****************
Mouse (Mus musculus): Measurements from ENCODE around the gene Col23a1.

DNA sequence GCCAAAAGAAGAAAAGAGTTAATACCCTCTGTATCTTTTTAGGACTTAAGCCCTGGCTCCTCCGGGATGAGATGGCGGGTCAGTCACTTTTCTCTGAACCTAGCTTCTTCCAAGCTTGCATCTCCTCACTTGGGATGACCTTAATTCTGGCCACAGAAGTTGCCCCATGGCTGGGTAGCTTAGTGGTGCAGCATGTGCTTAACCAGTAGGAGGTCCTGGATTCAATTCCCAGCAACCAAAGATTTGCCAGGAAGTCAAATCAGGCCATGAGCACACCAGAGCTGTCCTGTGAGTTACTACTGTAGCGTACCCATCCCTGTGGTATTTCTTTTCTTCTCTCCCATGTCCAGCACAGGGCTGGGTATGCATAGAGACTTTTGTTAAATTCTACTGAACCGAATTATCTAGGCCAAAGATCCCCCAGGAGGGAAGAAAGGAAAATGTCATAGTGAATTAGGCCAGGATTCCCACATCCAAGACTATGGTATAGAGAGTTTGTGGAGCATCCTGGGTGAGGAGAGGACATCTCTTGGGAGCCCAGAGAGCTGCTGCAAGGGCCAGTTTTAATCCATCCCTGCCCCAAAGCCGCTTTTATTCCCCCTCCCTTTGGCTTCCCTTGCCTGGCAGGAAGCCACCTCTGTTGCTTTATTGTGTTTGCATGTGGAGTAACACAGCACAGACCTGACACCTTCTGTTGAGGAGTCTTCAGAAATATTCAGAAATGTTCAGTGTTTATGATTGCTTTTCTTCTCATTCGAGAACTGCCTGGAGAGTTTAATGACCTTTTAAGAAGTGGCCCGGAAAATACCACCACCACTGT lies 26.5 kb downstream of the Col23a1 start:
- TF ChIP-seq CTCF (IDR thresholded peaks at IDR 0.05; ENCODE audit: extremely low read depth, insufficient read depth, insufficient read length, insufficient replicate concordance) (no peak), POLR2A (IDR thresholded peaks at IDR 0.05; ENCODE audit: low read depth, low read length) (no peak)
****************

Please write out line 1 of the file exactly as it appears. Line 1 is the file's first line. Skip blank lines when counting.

Mouse (Mus musculus): Measurements from ENCODE around the gene Col23a1.